What I find interesting about these verses is the largeness of God’s love—spanning from meteoric to oceanic, and everything in between—and letting no person or animal slip through the cracks. This is professed directly after such evil is described. The enormity of God’s love even covers those who do evil.

In our culture, we are taught that life is a reward that we earn—through doing the right deeds, buying the right things, hanging out with the right people. Psalm 36 suggests otherwise. God’s astronomical love is a gift. It’s just given to us. But this gift of life and of God’s love is sometimes experienced along with great resistance, just as Psalm 36 shares.

It seems natural to pray for our own. We pray for the Chibok girls, our EYN sisters and brothers, and our Muslim sisters and brothers with whom we collaborate. We pray for our families, our church leaders, and those with whom we share in ministry.

But do we pray for Boko Haram? Pray for their mothers and fathers? Do we pray for our enemies and those who mean us harm? They, too, are part of God’s creation. I believe this is an expression of God’s love. Loving even those who “play with fire and don’t care who gets burned.”

As we struggled and engaged in conversation last week, I was filled with great hope. Just as our EYN sisters and brothers move forward through their current struggle, so also do we press on, seeking to express God’s love to all of creation.

Emily Tyler is coordinator of Workcamps and Brethren Volunteer Service Recruitment. Support this and many other ministries of the Church of the Brethren that share God’s love at www.brethren.org/give .

(Read this issue of eBrethren)

New steps in the new year

Where will God lead you in 2015? Photo by Glenn Riegel

Where will God lead you in 2015?
Photo by Glenn Riegel

By Matt DeBall, coordinator of Donor Communications

January can be a great time for setting goals and reflecting; a time to observe our steps from last year and chart a new path for this year. We might make personal challenges related to fitness, nutrition, recreation, relationships, or finances, but sometimes we also receive challenges from God.

God has surely given great challenges to others in the past. For Abraham, God called him to leave his family and explore a foreign land filled with unfamiliar people. For Esther, God led her to a new role and called her to take a great risk to save her people. For both, the choice was available to reject God’s call, but by trusting in God and summoning a great amount of courage, they stepped forward and accepted God’s challenge.

In 2015, there are many events and opportunities to partake in ministry through the Church of the Brethren. Perhaps God is calling you to participate in one or more of the following ways:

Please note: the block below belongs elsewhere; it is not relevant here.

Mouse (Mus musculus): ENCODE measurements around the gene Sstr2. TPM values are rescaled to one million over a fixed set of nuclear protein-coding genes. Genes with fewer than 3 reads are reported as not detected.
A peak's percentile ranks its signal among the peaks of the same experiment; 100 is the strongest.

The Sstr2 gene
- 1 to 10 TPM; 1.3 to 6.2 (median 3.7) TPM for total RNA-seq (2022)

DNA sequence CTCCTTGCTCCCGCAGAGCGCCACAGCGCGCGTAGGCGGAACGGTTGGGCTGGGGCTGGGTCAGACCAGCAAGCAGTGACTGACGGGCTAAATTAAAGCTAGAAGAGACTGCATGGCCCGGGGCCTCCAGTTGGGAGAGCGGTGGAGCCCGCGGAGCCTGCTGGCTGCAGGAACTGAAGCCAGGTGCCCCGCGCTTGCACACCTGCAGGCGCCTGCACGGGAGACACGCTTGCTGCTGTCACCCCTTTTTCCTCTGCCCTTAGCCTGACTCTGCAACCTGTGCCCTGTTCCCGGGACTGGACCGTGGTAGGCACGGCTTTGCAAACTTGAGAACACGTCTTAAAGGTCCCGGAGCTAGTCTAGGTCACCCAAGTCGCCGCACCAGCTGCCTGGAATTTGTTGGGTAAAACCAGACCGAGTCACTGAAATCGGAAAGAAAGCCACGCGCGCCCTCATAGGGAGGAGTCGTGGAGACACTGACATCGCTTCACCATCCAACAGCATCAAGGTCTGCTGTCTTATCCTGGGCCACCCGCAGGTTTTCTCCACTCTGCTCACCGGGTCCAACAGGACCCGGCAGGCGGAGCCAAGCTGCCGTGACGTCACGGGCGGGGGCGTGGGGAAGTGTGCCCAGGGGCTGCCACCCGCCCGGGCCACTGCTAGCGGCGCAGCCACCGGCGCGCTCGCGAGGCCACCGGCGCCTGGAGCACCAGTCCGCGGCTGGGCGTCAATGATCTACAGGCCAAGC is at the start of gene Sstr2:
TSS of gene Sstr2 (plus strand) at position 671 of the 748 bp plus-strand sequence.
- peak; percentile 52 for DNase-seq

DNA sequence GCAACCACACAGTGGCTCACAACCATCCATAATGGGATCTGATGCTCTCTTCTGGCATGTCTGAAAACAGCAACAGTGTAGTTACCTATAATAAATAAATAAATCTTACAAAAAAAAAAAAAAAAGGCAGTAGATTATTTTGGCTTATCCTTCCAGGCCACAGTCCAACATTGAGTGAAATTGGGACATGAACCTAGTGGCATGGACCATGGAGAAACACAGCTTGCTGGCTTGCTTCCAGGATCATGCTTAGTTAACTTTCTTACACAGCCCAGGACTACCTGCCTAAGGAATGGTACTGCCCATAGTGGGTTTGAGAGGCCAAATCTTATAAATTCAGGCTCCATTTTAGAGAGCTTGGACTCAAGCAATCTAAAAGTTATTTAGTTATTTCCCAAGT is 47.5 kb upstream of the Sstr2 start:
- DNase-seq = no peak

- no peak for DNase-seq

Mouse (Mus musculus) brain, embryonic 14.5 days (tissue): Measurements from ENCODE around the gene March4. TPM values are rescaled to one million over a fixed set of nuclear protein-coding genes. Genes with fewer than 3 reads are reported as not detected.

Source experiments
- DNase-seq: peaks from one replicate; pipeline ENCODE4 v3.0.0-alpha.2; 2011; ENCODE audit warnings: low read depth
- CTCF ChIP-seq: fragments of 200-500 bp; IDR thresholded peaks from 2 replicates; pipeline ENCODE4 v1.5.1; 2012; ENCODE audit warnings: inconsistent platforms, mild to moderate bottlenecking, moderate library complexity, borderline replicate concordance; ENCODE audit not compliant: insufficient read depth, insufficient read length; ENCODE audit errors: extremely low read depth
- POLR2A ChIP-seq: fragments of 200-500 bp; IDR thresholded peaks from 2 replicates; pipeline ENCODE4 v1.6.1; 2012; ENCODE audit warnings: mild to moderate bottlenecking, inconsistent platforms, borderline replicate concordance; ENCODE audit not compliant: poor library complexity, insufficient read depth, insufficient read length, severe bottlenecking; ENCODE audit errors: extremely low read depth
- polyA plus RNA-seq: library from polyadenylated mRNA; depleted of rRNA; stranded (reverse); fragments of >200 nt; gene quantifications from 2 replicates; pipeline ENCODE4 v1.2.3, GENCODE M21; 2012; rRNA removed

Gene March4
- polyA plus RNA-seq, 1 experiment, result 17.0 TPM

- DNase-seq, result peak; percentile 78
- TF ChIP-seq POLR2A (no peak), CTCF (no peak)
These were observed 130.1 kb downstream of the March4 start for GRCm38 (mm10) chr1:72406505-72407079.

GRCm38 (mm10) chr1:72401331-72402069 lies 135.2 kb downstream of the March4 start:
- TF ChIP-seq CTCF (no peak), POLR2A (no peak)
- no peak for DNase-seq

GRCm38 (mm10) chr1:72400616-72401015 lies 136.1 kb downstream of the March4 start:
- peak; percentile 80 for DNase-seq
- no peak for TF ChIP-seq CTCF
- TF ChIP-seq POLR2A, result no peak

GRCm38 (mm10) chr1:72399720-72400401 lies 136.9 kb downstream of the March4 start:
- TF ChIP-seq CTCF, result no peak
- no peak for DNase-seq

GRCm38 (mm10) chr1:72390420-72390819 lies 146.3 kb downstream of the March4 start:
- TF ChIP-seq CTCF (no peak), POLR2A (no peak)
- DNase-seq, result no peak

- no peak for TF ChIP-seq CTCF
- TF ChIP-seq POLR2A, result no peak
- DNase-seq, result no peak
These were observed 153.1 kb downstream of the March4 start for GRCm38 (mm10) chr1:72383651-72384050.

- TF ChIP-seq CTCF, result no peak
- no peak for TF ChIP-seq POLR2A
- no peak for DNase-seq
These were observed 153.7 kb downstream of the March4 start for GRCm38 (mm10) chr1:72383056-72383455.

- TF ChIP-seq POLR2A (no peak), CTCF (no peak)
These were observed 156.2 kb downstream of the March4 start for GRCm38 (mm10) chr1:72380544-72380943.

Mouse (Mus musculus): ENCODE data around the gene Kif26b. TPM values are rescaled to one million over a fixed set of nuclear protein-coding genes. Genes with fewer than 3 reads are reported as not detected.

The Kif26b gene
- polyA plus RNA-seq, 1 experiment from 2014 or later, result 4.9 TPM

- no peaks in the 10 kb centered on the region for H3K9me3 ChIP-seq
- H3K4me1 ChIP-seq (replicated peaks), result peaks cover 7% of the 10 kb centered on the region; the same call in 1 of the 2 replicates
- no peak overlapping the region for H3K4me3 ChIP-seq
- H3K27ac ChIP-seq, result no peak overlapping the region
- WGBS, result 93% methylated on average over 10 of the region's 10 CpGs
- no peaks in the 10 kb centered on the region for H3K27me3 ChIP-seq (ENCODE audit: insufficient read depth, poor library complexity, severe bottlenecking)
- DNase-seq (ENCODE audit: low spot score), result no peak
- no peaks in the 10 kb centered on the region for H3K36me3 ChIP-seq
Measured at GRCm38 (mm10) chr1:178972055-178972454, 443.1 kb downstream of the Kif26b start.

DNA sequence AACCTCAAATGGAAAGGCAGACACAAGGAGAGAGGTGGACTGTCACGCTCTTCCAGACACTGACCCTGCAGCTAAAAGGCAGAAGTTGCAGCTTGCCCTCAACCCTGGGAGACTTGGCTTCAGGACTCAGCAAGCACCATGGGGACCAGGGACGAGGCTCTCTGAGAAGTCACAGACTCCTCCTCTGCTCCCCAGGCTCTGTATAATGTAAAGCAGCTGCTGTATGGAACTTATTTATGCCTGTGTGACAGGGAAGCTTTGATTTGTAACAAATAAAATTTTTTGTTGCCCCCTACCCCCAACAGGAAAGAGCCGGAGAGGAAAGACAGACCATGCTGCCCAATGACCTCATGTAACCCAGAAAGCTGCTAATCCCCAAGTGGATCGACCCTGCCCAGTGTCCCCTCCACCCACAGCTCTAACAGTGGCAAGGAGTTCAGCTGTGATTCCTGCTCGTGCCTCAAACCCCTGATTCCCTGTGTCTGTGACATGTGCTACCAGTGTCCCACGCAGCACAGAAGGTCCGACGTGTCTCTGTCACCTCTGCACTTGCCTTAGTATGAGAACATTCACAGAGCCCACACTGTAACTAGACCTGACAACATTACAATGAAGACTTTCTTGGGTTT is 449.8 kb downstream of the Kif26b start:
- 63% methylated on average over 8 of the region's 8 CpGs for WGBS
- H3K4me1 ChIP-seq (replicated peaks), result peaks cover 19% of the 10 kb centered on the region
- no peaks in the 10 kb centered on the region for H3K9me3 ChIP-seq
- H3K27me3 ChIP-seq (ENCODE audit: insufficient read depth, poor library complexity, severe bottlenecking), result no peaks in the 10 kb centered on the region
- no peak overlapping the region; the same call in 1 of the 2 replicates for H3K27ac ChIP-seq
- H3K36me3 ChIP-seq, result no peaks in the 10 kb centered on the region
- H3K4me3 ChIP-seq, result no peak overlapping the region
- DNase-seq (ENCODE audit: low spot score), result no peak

Pray for our international partners by receiving the weekly Global Mission Prayer Guide.

Grow by attending a transformative conference like the Intercultural Gathering, Young Adult Conference, National Junior High Conference, Annual Conference, and National Older Adult Conference.

Serve through Brethren Volunteer Service for a year-long project, attend a summer workcamp of the Workcamp Ministry, or spend a week at a disaster project of Brethren Disaster Ministries.

Give to support the continued work of the many life-changing ministries of the Church of the Brethren.

Like Abraham and Esther, we have the choice to remain where we are or to follow where God is leading. While it would be easier to carry on in 2015 just as we did in 2014, God may be challenging us to do something new. May we listen to the Spirit of God, step forward in faith, and trust God to guide our steps in the coming year.

(Read this issue of eBrethren)

Great things in 2014

From all of the staff, volunteers, and Mission and Ministry Board members of the Church of the Brethren, Merry Christmas and Happy New Year. Photo by Cheryl Brumbaugh-Cayford

From all of the staff, volunteers, and Mission and Ministry
Board members of the Church of the Brethren,
Merry Christmas and Happy New Year.
Photo by Cheryl Brumbaugh-Cayford

Thank you for praying, serving, giving to support the Church of the Brethren in 2014. There are many things that we were able to do together:

2,390 students, advisers, staff, and volunteers attended National Youth Conference (and 19 from international Brethren groups).

123 volunteers served 248,720 hours at Brethren Volunteer Service projects.

9 Ministry Summer Service interns explored their vocations in ministry placements across the country.

Volunteers maintained a Brethren presence in 9 different countries.

Over 377 deacons and church leaders attended 9 deacon training events.

19 BVS volunteers served at international projects, and 11 international students served in the US.

98 individuals participated in the Church Planting Conference.

152 Global Mission Advocates are now connected to the network.

165 individuals attended 4 Intercultural Ministry related events.

140 participants served at 8 workcamps.

83 congregations began or continued participating in the Vital Ministry Journey.

62 individuals represented 13 districts at Young Adult Conference.

3 Mission and Ministry Board meetings were held and 3 new members were welcomed.

684 congregations financially supported the Church of the Brethren.

151 donors gave to the core ministries of the Church of the Brethren for the first time.

And so much more!

Thank you for generously giving to your church. Your faithful support is inspiring, and ensures that the many life-changing, loving-giving ministries of the Church of the Brethren will continue into the future.